Elephant's Graveyard

In this new play, the infamous tale of a circus elephant that was hanged is recounted in heartbreaking fashion

Arts Review

Elephant's Graveyard

Oscar Brockett Theatre, through Nov. 18

Running Time: 1 hr, 15 min

They hanged the elephant.

It was an act of cruelty that seems almost impossible to imagine, much less accomplish, yet history assures us that on Sept. 13, 1916, in the dusty little burg of Erwin, Tenn., that's just what happened. As punishment for killing one of its handlers, an elephant with a circus that was passing through the region was strung up like a human criminal and executed. And now Michener Center playwriting fellow George Brant has recounted the whole sordid story for us in a play that, as produced by the University of Texas Department of Theatre & Dance, cracks our hearts without ever showing us a drop of blood, a hanging chain, or a trunk.

Seven performers represent the townspeople of Erwin – a young girl, a steam-shovel operator, a preacher, the marshal, and others – and seven others represent the Sparks World Famous Shows, the third-rate circus that rolled into town with the 5-ton behemoth, Mary, said to be an even bigger pachyderm than P.T. Barnum's celebrated Jumbo. Brant lays out the stark contrast between the camps: the drab Tennesseans, bored with their dreary small-town existence, and the exotic circus folk, all colorful outfits, strange abilities, and worldly ways. Jan McCauley's costumes beautifully reinforce our sense of their polar opposition, with the townies dressed down in rough fabrics of ochre, beige, and gray, while the circus performers are decked out in candy-colored apparel with extravagant flourishes: ruffles, feathers, bows, and outsized collars and cuffs. They're day and night, earth and air, but we come to see that they have something in common: Both are insular communities, suspicious of others and quick to lash out if they should feel they're under attack. As Brant unspools the story, that seems a significant factor in escalating this tragic episode to its grotesque conclusion.

Brant takes a circus-daredevil-sized risk in laying out the entire story in interwoven monologues delivered by the various characters. It's a conceit that's almost anti-theatrical, since it never allows for any direct interaction among the characters, and sustaining it for an entire play without losing dramatic momentum is a helluva challenge. But Brant's writing is vivid enough to make it work, and like the juggling joey in whiteface here (an engagingly expressive Ben Schave), he keeps all the balls in the air. His approach transforms the story into an oral history with constantly shifting perspectives that show us anew how perceptions of an event can differ and speak to the nature of communal experience and community itself. We're witness to the witnesses, whose sense of the past has been colored by what they saw and where they stood – inside or outside the community; the observations of the Hungry Townsperson, drolly delivered by Matrex Kilgore, remind us that this event took place in the South and at a time when lynchings typically involved men with dark skin rather than circus animals.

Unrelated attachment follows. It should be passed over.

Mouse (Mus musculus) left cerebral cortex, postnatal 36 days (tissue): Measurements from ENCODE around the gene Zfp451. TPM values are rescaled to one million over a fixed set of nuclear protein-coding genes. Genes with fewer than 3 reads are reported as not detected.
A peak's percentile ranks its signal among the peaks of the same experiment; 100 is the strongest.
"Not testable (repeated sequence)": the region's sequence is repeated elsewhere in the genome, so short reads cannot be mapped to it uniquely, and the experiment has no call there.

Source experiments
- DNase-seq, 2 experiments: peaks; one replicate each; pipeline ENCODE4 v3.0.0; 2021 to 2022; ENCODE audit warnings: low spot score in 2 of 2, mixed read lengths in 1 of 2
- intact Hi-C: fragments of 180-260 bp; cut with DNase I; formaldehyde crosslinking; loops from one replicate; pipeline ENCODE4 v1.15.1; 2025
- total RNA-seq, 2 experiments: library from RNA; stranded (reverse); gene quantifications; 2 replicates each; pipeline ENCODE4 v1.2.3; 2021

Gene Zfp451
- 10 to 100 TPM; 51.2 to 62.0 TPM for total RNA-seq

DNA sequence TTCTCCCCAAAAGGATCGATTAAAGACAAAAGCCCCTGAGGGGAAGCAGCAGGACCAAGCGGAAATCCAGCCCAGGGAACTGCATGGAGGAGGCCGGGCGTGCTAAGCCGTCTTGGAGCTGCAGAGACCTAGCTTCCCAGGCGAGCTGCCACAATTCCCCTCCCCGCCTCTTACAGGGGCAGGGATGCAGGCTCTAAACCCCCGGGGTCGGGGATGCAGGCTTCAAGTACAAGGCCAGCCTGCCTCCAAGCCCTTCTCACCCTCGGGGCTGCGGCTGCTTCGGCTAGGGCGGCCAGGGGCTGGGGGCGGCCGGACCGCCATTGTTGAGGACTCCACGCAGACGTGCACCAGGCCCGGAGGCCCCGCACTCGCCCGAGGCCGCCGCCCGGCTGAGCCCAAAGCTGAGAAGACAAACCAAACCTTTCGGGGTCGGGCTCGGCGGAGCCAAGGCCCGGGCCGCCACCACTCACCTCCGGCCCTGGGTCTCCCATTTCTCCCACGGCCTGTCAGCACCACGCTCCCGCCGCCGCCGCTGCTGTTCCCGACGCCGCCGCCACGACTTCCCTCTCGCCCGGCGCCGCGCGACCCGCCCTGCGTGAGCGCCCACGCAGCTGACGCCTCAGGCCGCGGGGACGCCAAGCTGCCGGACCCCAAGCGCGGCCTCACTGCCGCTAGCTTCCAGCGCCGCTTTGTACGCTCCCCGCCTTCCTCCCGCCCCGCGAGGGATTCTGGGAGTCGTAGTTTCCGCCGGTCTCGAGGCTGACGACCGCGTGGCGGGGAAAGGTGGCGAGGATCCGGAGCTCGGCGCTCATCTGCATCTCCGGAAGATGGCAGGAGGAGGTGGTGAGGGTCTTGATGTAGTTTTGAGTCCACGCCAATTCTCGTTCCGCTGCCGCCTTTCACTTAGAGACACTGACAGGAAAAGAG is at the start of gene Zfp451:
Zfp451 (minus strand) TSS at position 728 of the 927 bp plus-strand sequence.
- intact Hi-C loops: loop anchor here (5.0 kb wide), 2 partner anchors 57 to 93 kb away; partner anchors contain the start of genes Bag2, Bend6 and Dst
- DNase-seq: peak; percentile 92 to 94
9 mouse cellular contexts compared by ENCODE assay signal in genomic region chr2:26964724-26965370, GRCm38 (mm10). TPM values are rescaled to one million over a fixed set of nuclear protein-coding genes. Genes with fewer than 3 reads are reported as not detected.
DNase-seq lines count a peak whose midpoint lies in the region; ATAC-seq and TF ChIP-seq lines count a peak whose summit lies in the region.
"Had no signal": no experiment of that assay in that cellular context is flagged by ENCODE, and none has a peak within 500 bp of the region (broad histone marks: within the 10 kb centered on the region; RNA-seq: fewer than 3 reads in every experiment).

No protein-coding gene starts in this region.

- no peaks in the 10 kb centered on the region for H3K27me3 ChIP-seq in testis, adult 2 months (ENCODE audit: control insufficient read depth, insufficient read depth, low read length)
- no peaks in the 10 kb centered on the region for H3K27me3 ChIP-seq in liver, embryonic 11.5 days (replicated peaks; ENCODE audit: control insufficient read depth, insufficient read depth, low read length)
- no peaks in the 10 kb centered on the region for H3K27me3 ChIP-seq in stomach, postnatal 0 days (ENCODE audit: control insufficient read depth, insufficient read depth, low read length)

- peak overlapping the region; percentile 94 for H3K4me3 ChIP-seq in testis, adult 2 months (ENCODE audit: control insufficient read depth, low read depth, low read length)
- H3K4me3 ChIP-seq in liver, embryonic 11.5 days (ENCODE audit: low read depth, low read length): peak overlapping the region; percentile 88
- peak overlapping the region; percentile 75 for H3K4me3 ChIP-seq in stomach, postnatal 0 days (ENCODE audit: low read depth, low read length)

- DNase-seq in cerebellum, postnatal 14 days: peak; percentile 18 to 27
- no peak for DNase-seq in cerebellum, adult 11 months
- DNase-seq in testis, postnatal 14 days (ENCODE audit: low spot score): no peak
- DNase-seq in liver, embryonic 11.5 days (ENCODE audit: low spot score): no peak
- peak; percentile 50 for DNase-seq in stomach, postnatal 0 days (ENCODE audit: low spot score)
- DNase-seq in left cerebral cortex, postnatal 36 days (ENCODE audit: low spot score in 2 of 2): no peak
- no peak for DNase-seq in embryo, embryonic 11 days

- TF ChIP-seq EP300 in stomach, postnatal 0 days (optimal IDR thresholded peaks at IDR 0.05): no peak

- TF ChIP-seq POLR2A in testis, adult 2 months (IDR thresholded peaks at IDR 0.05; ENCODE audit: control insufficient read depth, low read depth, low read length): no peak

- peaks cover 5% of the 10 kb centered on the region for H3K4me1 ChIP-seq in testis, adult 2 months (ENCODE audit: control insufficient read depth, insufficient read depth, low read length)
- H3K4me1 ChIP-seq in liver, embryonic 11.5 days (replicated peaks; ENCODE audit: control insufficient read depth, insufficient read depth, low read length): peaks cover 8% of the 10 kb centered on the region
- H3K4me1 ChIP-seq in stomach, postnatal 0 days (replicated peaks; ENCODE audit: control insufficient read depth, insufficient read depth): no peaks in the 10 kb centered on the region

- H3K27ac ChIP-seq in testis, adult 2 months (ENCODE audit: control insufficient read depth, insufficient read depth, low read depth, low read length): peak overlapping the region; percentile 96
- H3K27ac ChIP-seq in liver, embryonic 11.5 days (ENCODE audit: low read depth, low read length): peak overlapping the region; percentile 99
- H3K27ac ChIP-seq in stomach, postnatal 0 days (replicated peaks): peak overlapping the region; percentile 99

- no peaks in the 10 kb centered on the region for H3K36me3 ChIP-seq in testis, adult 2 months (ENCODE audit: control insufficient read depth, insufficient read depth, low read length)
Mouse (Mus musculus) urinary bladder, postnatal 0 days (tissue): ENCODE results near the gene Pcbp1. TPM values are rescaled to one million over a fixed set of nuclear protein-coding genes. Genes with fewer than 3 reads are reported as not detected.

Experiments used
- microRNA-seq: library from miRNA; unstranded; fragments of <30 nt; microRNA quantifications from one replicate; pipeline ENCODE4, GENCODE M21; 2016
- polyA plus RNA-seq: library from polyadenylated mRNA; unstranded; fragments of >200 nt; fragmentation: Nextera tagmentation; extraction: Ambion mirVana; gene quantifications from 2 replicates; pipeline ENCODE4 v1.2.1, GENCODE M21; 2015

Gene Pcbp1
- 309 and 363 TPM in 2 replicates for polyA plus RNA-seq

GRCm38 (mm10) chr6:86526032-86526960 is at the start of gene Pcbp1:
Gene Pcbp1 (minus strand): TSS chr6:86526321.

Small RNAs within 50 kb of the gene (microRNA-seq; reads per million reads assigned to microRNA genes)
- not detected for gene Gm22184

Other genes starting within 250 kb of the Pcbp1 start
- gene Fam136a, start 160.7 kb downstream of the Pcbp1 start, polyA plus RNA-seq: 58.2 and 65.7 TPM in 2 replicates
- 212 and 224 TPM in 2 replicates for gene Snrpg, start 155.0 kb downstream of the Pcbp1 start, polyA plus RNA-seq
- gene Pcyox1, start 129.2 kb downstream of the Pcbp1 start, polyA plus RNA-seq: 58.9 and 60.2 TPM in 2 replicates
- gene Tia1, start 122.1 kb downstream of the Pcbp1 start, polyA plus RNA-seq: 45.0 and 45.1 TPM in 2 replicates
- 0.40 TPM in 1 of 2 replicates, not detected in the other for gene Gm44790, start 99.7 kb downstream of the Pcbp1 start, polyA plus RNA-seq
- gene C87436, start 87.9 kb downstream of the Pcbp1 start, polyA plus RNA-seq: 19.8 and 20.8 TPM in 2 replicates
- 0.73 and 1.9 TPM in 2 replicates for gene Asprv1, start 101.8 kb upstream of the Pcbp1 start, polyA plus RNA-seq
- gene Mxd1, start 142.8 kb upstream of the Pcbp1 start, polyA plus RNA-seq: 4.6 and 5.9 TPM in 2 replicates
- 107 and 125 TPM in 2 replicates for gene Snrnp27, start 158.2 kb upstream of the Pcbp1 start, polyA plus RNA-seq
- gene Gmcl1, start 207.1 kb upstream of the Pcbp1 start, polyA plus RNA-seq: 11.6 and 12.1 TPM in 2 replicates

As the play moves through the killing of the inexperienced redheaded handler and the crowd's lust for the elephant's blood, the spinning of the story becomes more of a choral work, requiring the actors to be concerned not only with their own individual speeches but with the rhythm and flow of everyone's speeches, with the collective shaping of an image. Occasionally, the relative inexperience among the student performers leads some members of the cast to work the text too hard, but overall they're sensitive to the larger needs of the play, and guest director Laura Kepley fashions them into a fine ensemble, maneuvering them smoothly around scene designer Szu Feng Chen's spare but impressive wooden platform and ramp and towering scaffold and building their telling of this story to a tense, affecting climax. The descriptions of Mary's hanging are so sharp and sharply spoken, you feel the devastation of the characters who were there. They hanged the elephant, and though none of it was shown, you'd swear you saw it all.

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Elephant's Graveyard, George Brant, UT Department of Theatre & Dance, Laura Kepley, Szu Feng Chen, Jan McCauley, Mary Chase

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